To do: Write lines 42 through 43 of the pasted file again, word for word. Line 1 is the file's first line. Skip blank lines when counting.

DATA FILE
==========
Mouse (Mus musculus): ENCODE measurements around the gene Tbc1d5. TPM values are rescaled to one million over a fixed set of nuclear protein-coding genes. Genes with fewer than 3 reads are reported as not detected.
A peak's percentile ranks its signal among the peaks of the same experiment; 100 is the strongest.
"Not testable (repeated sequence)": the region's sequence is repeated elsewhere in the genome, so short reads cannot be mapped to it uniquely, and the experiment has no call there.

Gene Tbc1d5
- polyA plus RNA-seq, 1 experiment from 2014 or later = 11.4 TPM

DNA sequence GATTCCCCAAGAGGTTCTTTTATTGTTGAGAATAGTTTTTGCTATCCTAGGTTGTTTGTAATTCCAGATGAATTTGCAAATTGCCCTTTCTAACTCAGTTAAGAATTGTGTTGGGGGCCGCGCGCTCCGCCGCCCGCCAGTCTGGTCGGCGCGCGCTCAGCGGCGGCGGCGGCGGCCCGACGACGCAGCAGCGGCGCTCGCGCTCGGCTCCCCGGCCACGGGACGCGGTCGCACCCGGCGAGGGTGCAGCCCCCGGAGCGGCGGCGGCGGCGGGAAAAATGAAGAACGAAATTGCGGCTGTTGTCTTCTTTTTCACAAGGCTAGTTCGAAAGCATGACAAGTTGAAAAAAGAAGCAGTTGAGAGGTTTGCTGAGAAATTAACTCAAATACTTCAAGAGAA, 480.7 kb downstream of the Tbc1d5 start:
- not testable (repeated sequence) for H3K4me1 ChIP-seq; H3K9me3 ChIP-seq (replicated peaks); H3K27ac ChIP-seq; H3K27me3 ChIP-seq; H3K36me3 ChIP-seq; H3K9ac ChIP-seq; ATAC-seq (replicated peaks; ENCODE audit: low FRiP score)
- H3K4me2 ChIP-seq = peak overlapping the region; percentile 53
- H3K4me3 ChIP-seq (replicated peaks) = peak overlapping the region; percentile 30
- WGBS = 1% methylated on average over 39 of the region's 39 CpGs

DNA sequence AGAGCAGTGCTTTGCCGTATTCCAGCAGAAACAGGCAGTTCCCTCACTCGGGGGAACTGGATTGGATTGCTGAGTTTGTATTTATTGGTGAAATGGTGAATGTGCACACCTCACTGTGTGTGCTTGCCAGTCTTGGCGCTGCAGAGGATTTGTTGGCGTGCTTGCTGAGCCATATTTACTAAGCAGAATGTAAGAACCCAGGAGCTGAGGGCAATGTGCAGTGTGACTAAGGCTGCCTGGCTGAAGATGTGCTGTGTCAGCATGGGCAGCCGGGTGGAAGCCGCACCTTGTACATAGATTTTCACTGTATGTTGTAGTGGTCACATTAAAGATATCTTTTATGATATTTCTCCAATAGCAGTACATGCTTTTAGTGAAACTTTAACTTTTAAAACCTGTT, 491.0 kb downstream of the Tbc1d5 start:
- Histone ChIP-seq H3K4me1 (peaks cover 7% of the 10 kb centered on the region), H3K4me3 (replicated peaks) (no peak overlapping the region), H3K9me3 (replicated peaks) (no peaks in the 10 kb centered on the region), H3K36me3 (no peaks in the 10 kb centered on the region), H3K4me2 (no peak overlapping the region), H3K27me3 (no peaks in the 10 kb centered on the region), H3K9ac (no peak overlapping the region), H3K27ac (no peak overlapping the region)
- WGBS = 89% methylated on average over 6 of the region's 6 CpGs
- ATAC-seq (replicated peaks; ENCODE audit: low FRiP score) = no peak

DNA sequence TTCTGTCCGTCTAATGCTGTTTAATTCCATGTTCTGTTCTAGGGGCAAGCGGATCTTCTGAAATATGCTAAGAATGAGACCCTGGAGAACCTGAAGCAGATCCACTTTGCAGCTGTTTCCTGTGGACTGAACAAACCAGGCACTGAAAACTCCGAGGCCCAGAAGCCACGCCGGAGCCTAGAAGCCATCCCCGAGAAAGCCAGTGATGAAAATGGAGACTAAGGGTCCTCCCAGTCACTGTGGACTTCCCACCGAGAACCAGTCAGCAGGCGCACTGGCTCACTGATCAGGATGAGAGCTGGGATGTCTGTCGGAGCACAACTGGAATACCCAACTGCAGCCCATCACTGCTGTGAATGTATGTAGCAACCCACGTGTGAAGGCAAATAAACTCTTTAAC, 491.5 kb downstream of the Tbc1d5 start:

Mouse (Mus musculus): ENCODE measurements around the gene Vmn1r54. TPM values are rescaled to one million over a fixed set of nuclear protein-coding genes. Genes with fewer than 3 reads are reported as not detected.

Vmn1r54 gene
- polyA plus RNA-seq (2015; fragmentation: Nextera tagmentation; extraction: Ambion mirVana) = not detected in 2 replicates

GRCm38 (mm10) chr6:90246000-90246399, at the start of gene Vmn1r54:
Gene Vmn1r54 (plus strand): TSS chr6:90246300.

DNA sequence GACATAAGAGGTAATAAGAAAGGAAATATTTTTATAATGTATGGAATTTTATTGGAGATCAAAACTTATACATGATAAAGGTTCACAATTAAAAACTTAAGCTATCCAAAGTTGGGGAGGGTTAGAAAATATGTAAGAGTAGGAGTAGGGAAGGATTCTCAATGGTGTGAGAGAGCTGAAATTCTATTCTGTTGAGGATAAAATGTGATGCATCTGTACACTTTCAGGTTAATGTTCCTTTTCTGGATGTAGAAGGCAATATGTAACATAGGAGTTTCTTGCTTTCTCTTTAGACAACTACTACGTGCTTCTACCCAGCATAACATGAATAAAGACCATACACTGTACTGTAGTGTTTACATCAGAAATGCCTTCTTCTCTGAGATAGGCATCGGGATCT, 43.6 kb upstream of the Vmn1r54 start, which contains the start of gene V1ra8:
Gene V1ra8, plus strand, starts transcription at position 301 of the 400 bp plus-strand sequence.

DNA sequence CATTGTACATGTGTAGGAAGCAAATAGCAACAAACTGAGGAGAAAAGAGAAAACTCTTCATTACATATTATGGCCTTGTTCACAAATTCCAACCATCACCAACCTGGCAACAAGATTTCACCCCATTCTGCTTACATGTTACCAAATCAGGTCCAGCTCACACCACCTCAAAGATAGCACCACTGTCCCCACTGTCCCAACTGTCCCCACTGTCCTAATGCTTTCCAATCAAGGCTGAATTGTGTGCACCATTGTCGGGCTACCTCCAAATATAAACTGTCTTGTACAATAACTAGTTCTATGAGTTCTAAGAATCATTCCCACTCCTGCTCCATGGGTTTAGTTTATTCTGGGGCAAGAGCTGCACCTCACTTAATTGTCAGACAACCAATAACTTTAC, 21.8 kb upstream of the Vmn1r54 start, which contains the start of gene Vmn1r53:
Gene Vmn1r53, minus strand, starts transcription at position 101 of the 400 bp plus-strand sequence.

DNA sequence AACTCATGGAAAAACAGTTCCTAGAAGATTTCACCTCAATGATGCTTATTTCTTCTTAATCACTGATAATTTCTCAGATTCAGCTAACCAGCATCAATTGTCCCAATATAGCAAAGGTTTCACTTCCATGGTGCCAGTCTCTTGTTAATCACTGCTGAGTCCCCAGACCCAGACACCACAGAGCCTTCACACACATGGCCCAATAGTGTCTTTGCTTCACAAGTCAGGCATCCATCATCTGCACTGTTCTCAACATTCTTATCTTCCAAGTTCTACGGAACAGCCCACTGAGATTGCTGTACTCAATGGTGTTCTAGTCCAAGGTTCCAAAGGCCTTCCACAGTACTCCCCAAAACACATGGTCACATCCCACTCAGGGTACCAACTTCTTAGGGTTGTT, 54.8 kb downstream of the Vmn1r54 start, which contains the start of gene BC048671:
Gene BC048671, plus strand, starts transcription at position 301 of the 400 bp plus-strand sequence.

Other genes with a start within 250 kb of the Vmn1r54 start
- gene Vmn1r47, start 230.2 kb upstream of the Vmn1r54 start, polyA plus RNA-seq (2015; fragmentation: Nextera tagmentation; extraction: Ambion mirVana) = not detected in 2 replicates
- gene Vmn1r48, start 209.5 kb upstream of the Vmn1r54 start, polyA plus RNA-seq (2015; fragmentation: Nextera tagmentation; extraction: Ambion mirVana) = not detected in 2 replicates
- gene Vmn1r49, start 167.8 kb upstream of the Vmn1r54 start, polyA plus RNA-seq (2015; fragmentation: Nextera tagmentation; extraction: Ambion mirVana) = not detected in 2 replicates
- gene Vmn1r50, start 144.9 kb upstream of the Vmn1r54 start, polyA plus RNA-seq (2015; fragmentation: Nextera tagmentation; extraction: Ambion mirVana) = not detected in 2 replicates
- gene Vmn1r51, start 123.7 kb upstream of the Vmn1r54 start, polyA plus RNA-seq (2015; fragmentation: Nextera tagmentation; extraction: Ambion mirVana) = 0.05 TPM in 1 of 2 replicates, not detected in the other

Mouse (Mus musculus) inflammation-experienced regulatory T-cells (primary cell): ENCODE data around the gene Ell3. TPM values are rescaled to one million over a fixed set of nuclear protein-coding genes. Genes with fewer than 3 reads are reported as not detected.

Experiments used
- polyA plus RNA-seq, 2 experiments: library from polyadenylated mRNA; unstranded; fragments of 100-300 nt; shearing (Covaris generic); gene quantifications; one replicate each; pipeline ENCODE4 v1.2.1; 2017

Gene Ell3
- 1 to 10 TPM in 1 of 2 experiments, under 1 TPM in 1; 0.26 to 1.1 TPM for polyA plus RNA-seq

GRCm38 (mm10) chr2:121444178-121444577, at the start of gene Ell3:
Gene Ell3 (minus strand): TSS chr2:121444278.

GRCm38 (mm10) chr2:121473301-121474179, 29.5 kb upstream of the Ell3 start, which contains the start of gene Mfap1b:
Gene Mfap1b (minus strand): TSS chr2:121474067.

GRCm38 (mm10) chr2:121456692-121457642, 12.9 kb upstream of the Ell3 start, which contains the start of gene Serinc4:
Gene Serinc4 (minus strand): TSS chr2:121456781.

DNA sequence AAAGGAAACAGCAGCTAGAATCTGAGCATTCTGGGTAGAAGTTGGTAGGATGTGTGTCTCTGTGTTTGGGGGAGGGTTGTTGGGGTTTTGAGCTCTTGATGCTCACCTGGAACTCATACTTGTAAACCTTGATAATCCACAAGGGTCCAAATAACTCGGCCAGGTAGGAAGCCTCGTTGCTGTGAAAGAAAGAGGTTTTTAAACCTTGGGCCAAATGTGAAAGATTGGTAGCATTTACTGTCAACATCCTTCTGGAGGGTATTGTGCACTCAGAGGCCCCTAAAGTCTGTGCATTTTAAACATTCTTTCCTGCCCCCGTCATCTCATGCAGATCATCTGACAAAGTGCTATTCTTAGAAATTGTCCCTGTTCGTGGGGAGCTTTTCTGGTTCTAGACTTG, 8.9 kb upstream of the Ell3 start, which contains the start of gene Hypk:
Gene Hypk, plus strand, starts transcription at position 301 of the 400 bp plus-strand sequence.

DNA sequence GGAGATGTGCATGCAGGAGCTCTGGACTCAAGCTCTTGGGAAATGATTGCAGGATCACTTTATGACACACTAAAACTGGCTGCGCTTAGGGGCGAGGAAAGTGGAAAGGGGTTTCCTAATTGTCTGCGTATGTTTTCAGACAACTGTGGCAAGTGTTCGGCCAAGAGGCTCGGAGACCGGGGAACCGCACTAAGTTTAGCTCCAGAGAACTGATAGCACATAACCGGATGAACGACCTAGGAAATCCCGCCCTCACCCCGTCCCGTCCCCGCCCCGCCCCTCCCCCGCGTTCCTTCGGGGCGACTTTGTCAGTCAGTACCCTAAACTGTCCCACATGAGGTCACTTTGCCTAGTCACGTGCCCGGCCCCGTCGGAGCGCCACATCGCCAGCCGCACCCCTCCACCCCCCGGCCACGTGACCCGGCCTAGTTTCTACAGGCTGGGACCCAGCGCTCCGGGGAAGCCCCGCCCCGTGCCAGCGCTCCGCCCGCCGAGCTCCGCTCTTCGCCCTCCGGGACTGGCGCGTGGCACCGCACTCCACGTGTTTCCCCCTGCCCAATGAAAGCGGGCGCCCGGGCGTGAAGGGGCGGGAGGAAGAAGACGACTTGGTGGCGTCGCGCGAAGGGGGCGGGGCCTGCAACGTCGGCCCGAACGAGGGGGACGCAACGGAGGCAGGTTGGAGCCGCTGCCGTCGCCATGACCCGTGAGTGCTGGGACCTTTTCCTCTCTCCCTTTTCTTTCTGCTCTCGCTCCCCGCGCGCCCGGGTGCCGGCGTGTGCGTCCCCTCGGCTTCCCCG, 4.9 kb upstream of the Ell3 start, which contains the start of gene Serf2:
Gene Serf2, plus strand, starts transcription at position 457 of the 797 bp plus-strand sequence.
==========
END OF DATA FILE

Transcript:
GRCm38 (mm10) chr2:121456692-121457642, 12.9 kb upstream of the Ell3 start, which contains the start of gene Serinc4:
Gene Serinc4 (minus strand): TSS chr2:121456781.